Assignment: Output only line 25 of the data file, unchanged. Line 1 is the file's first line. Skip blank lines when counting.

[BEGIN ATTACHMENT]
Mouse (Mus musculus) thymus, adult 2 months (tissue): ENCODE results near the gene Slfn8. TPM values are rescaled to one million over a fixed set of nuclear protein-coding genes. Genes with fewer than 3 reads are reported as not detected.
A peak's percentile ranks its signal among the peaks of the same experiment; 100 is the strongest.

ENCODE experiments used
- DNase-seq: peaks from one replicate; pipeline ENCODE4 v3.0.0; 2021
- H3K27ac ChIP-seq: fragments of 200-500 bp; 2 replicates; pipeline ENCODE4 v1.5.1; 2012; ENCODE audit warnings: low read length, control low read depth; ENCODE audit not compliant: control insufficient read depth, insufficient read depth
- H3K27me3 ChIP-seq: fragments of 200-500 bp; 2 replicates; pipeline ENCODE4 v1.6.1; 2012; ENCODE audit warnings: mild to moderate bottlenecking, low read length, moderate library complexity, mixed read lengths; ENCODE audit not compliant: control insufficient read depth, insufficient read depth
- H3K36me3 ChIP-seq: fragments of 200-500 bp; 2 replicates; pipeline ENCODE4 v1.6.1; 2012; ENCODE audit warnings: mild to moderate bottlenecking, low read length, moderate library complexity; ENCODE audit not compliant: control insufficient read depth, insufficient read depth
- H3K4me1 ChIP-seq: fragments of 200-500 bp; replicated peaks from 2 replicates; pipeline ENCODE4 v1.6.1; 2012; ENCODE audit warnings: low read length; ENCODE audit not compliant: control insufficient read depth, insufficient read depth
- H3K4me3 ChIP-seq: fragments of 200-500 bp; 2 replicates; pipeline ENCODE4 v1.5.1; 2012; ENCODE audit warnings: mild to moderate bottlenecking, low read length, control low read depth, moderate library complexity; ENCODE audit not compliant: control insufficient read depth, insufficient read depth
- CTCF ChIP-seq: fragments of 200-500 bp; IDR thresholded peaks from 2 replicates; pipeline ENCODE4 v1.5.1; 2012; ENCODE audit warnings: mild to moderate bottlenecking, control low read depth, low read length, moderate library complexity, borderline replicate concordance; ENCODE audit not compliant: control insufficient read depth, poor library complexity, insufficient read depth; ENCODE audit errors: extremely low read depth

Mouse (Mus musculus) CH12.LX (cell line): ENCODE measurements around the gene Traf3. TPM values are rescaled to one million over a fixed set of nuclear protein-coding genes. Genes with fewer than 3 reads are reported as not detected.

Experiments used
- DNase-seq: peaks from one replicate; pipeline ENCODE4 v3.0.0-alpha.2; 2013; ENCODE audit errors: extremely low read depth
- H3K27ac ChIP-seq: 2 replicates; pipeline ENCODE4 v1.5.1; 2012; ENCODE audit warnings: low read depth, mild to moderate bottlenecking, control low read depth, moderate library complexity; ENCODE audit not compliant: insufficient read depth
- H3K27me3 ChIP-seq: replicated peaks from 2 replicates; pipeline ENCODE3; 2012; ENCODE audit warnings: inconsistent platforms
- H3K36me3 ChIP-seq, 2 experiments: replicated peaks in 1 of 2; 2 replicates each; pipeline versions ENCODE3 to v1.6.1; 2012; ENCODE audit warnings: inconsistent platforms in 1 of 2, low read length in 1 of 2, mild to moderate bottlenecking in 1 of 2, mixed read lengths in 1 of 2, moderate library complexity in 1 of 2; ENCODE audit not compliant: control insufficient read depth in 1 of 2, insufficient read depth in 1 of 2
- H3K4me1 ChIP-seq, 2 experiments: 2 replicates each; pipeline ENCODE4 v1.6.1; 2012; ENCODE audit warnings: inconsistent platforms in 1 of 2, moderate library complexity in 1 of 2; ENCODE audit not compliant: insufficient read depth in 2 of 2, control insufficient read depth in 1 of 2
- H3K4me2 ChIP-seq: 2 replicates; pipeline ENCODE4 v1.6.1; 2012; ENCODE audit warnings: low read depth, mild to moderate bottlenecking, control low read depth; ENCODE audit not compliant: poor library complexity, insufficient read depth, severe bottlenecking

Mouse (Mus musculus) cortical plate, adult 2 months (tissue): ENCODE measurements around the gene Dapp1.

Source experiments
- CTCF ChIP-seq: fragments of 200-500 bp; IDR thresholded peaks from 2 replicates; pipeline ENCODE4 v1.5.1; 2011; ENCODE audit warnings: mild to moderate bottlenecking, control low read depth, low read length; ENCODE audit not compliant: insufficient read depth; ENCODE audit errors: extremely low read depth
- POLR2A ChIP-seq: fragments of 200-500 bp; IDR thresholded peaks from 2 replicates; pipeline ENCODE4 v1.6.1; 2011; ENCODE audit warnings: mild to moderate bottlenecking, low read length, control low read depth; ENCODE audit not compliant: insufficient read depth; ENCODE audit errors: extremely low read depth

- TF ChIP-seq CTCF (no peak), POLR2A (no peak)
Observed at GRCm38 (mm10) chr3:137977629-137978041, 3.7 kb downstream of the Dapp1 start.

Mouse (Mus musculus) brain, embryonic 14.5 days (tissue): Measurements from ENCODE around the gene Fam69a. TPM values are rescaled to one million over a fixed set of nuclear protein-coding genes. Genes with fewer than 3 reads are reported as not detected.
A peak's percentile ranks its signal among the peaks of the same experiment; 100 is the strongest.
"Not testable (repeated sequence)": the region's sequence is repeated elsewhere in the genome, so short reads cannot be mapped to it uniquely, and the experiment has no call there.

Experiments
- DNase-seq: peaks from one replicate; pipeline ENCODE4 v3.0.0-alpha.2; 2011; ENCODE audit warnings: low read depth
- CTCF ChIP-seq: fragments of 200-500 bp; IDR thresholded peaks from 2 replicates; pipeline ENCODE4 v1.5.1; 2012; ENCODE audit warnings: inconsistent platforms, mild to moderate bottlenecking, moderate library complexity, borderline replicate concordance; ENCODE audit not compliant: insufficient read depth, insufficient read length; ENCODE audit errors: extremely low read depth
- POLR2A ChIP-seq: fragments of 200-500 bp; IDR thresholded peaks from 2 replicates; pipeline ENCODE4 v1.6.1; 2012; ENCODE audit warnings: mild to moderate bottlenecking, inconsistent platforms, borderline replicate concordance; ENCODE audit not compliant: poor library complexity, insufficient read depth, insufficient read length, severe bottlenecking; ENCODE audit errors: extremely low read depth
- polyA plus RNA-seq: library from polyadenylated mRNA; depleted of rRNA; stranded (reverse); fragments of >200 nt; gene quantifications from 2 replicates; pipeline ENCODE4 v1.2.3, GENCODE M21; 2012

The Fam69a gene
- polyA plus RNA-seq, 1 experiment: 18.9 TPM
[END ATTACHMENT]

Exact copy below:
Mouse (Mus musculus) brain, embryonic 14.5 days (tissue): Measurements from ENCODE around the gene Fam69a. TPM values are rescaled to one million over a fixed set of nuclear protein-coding genes. Genes with fewer than 3 reads are reported as not detected.